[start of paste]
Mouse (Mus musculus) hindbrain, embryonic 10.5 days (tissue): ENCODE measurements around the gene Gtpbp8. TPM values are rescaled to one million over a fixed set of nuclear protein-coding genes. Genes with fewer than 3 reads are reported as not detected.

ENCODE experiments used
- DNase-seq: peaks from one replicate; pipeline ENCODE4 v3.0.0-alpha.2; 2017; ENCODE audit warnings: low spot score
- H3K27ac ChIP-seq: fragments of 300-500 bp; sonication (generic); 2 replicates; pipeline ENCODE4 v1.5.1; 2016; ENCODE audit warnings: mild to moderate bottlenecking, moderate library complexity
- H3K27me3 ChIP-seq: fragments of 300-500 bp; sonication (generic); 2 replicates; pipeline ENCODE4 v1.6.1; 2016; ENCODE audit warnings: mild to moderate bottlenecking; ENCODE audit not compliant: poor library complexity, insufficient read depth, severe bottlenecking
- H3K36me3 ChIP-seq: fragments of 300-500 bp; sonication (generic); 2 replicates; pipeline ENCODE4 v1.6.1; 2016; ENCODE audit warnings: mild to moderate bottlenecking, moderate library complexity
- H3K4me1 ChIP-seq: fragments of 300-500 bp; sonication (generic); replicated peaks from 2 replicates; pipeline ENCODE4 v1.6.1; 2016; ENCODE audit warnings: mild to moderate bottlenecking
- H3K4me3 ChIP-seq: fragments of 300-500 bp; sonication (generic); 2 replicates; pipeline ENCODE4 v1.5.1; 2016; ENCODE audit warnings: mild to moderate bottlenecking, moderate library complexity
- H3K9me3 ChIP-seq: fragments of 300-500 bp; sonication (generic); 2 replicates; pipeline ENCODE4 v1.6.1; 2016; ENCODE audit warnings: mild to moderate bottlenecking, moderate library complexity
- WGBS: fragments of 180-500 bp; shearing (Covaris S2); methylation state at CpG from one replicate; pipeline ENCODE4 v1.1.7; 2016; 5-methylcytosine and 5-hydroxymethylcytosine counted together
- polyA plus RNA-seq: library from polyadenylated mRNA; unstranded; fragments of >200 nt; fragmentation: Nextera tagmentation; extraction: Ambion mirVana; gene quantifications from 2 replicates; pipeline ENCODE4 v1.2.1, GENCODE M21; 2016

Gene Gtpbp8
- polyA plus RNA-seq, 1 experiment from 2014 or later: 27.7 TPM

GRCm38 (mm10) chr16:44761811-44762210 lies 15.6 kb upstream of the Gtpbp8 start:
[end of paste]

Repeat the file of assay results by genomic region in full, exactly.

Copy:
Mouse (Mus musculus) hindbrain, embryonic 10.5 days (tissue): ENCODE measurements around the gene Gtpbp8. TPM values are rescaled to one million over a fixed set of nuclear protein-coding genes. Genes with fewer than 3 reads are reported as not detected.

ENCODE experiments used
- DNase-seq: peaks from one replicate; pipeline ENCODE4 v3.0.0-alpha.2; 2017; ENCODE audit warnings: low spot score
- H3K27ac ChIP-seq: fragments of 300-500 bp; sonication (generic); 2 replicates; pipeline ENCODE4 v1.5.1; 2016; ENCODE audit warnings: mild to moderate bottlenecking, moderate library complexity
- H3K27me3 ChIP-seq: fragments of 300-500 bp; sonication (generic); 2 replicates; pipeline ENCODE4 v1.6.1; 2016; ENCODE audit warnings: mild to moderate bottlenecking; ENCODE audit not compliant: poor library complexity, insufficient read depth, severe bottlenecking
- H3K36me3 ChIP-seq: fragments of 300-500 bp; sonication (generic); 2 replicates; pipeline ENCODE4 v1.6.1; 2016; ENCODE audit warnings: mild to moderate bottlenecking, moderate library complexity
- H3K4me1 ChIP-seq: fragments of 300-500 bp; sonication (generic); replicated peaks from 2 replicates; pipeline ENCODE4 v1.6.1; 2016; ENCODE audit warnings: mild to moderate bottlenecking
- H3K4me3 ChIP-seq: fragments of 300-500 bp; sonication (generic); 2 replicates; pipeline ENCODE4 v1.5.1; 2016; ENCODE audit warnings: mild to moderate bottlenecking, moderate library complexity
- H3K9me3 ChIP-seq: fragments of 300-500 bp; sonication (generic); 2 replicates; pipeline ENCODE4 v1.6.1; 2016; ENCODE audit warnings: mild to moderate bottlenecking, moderate library complexity
- WGBS: fragments of 180-500 bp; shearing (Covaris S2); methylation state at CpG from one replicate; pipeline ENCODE4 v1.1.7; 2016; 5-methylcytosine and 5-hydroxymethylcytosine counted together
- polyA plus RNA-seq: library from polyadenylated mRNA; unstranded; fragments of >200 nt; fragmentation: Nextera tagmentation; extraction: Ambion mirVana; gene quantifications from 2 replicates; pipeline ENCODE4 v1.2.1, GENCODE M21; 2016

Gene Gtpbp8
- polyA plus RNA-seq, 1 experiment from 2014 or later: 27.7 TPM

GRCm38 (mm10) chr16:44761811-44762210 lies 15.6 kb upstream of the Gtpbp8 start: